Delhi Chief Minister Arvind Kejriwal has made it clear that despite repeated rebuffs from the Congress, the Aam Aadmi Party (AAP) remains keen on a pre-election alliance with it for the seven Lok Sabha seats in the capital.
At a rally near Jama Masjid on Wednesday, Kejriwal said, “Hum (AAP) Congress ko manaa manaa ke thak gaye, gathbandhan kar lo, gathbandhan kar lo (We are tired of asking the Congress to do a deal with us),” and expressed frustration that the Congress had not responded.
Why is the AAP, which swept the Delhi Assembly polls in 2015, so keen to have a partner against the BJP for the Lok Sabha elections?
Kejriwal said: “I believe there should be only one opposition candidate against the BJP everywhere… If there is an arrangement (between the Congress and AAP) the BJP will be routed in Delhi.”
He’s underlining to the Congress that it would win nothing in a three-cornered fight on its own, and stood to gain by keeping the BJP out if it agreed to join hands with the AAP — albeit after conceding the leadership of the Opposition to the AAP.
Indeed, he said, “If I had enough reason to believe that the Congress would win all seven seats in Delhi, I would be willing to leave all seats to them… but they won’t.”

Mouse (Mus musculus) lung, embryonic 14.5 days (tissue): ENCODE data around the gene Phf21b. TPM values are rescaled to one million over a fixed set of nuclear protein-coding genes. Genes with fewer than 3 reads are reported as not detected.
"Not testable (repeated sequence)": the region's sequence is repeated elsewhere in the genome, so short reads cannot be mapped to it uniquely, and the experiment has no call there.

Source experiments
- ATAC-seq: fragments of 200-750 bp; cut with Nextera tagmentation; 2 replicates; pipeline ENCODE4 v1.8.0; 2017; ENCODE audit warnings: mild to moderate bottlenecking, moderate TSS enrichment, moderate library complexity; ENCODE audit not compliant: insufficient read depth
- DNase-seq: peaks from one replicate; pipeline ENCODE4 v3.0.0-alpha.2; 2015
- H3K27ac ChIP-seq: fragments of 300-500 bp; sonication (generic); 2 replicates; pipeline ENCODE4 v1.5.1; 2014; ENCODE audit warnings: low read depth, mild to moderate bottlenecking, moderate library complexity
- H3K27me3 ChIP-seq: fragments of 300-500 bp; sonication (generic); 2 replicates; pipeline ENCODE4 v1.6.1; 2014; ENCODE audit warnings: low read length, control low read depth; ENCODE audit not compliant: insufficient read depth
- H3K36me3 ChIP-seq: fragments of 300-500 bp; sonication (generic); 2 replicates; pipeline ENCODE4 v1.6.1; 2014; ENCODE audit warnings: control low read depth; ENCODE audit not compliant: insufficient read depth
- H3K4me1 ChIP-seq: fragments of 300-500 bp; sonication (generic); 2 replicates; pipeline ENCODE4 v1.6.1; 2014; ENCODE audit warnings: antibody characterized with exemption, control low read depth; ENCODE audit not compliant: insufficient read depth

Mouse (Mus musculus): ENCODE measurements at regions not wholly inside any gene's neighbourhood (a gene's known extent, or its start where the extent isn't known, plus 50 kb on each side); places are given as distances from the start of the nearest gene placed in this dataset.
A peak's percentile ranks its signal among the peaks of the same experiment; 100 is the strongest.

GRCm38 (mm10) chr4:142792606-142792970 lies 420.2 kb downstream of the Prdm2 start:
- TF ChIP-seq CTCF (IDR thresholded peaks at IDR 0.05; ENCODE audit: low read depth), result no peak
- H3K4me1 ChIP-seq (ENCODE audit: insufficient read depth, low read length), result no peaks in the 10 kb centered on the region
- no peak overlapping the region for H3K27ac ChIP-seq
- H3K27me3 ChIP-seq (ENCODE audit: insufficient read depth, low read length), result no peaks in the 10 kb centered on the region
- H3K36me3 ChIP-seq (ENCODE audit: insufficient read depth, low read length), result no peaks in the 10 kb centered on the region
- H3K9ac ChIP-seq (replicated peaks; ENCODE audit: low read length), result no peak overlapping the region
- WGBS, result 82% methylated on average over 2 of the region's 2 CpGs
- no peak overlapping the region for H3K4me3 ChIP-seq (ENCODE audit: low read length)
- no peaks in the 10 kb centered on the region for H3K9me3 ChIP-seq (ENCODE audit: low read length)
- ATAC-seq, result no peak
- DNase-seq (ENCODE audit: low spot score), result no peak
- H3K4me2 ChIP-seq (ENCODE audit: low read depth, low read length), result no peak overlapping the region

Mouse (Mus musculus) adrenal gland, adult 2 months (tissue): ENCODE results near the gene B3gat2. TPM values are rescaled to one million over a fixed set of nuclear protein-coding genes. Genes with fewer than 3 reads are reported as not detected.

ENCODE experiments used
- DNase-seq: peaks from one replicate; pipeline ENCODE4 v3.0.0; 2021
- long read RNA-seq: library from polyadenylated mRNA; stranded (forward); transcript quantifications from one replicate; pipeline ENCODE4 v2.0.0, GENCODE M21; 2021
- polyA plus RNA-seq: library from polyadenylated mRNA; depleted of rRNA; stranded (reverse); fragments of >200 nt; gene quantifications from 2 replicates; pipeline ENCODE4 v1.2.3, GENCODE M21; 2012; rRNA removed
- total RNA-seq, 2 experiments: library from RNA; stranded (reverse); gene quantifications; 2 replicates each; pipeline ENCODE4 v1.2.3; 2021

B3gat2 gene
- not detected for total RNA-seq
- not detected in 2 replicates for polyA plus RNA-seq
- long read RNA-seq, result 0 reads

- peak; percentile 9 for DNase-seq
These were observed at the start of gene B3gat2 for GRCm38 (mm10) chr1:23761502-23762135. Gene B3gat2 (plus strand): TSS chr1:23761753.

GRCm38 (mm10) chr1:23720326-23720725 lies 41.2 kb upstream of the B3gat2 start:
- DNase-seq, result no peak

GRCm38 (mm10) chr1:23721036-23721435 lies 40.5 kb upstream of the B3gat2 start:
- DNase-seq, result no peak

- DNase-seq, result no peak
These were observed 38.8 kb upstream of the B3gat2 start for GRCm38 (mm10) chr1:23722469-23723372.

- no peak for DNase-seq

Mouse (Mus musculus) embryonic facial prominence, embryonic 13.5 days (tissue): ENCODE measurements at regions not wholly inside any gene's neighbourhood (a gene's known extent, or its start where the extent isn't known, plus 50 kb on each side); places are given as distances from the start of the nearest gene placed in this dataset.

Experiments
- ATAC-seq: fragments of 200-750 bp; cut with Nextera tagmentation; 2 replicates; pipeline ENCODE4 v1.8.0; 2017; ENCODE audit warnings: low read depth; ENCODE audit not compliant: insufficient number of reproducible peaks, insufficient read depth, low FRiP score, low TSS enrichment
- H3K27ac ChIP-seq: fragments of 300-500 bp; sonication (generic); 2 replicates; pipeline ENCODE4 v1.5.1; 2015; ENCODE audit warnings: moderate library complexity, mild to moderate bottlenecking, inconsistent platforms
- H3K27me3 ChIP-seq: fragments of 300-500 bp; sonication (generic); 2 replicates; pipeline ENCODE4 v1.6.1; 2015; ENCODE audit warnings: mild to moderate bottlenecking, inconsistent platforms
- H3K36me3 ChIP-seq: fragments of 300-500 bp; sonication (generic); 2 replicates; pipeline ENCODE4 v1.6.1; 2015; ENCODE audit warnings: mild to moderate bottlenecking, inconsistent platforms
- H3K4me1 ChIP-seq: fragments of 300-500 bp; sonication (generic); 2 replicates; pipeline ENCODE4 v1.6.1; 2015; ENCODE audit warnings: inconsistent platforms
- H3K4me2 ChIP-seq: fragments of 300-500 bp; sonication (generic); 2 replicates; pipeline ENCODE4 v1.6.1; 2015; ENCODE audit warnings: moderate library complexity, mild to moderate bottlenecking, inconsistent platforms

A statement such as this claims the moral high ground for Kejriwal — willing to do anything it takes to defeat the BJP — while sending a blunt message to the Congress on its current weak position in Delhi.
Kejriwal is also flagging to the anti-BJP voter that if they decide to split their vote between the Congress and AAP, what would likely happen is the opposite of what they want — a BJP victory. Voting for AAP, the stronger of the two Opposition parties, is, therefore, the smarter and more logical thing for them to do.
In 2014, when the three parties contested the elections separately, the vote shares of the Congress and the AAP added up to almost 49% of the total — more than the 45% vote that the BJP got.
The votes of the candidates of the AAP and Congress added up to more than that of the BJP candidate in six seats out of seven, the only exception being West Delhi, where Parvesh Sahib Singh, the son of former Chief Minister Sahib Singh Verma, polled more votes than the Congress’s Mahabal Mishra and the AAP’s Jarnail Singh put together.